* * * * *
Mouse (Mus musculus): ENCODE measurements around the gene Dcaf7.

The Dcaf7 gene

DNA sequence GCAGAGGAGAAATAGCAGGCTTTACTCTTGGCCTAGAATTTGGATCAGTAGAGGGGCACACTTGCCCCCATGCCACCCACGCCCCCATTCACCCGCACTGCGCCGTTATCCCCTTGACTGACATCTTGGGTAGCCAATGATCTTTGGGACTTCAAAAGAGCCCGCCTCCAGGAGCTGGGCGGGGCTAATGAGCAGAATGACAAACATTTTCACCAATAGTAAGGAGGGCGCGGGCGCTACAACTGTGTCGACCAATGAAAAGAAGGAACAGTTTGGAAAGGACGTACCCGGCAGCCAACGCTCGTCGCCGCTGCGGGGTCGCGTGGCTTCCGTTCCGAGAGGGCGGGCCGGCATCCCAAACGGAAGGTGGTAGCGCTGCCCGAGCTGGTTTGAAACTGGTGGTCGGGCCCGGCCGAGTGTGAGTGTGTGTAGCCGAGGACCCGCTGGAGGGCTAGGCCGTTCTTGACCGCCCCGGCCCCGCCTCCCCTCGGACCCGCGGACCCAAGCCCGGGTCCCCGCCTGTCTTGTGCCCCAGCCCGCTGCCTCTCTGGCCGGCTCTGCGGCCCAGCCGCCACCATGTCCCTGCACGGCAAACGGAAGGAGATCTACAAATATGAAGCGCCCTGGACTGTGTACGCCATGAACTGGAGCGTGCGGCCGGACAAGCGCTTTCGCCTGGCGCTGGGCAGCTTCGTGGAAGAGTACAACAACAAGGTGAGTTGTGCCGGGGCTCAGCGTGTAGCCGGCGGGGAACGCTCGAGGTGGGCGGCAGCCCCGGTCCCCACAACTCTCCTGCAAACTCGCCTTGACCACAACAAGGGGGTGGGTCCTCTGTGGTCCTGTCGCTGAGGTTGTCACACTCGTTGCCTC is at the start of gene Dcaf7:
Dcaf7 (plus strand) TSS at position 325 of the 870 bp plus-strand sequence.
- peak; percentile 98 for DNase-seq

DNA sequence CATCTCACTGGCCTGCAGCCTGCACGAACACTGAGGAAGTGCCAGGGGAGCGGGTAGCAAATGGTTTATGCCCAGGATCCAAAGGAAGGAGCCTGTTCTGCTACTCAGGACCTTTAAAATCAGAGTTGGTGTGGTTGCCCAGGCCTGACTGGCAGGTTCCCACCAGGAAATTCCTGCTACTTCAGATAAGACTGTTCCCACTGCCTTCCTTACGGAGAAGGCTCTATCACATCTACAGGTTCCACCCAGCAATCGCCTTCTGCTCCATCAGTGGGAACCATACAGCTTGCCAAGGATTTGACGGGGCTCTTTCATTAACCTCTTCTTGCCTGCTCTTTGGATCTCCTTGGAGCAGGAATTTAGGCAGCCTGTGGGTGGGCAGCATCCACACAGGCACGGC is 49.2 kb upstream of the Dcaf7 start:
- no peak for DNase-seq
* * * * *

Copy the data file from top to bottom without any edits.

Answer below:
Mouse (Mus musculus): ENCODE measurements around the gene Dcaf7.

The Dcaf7 gene

DNA sequence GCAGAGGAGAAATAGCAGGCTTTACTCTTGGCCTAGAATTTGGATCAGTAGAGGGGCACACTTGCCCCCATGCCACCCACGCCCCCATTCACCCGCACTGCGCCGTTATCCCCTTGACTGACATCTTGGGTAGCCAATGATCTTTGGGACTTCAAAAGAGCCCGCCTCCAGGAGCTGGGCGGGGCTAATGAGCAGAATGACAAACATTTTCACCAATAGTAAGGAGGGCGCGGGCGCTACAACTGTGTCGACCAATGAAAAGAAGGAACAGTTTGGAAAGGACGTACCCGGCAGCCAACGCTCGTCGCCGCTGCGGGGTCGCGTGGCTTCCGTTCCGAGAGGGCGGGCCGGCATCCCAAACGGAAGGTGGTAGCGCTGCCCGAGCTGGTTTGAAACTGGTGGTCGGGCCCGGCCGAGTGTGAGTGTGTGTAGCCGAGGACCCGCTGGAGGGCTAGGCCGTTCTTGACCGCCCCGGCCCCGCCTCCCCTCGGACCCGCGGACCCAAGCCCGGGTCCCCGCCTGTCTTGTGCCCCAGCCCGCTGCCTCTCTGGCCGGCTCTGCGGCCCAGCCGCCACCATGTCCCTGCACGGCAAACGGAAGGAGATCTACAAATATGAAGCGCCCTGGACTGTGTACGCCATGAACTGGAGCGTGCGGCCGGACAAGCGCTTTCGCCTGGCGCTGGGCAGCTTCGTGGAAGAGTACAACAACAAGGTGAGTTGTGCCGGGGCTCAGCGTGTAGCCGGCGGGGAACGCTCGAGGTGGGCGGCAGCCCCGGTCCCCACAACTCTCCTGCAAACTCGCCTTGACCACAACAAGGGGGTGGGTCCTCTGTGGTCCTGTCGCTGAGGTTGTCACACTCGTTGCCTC is at the start of gene Dcaf7:
Dcaf7 (plus strand) TSS at position 325 of the 870 bp plus-strand sequence.
- peak; percentile 98 for DNase-seq

DNA sequence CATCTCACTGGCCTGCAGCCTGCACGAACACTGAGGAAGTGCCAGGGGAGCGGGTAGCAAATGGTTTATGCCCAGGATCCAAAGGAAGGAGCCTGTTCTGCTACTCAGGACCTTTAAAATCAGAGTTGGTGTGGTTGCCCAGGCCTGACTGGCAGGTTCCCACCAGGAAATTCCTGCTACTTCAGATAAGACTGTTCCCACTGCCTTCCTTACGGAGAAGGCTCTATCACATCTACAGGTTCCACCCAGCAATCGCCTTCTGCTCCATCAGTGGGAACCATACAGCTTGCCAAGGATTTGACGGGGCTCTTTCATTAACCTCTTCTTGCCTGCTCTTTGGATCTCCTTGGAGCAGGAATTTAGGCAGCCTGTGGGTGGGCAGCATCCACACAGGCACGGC is 49.2 kb upstream of the Dcaf7 start:
- no peak for DNase-seq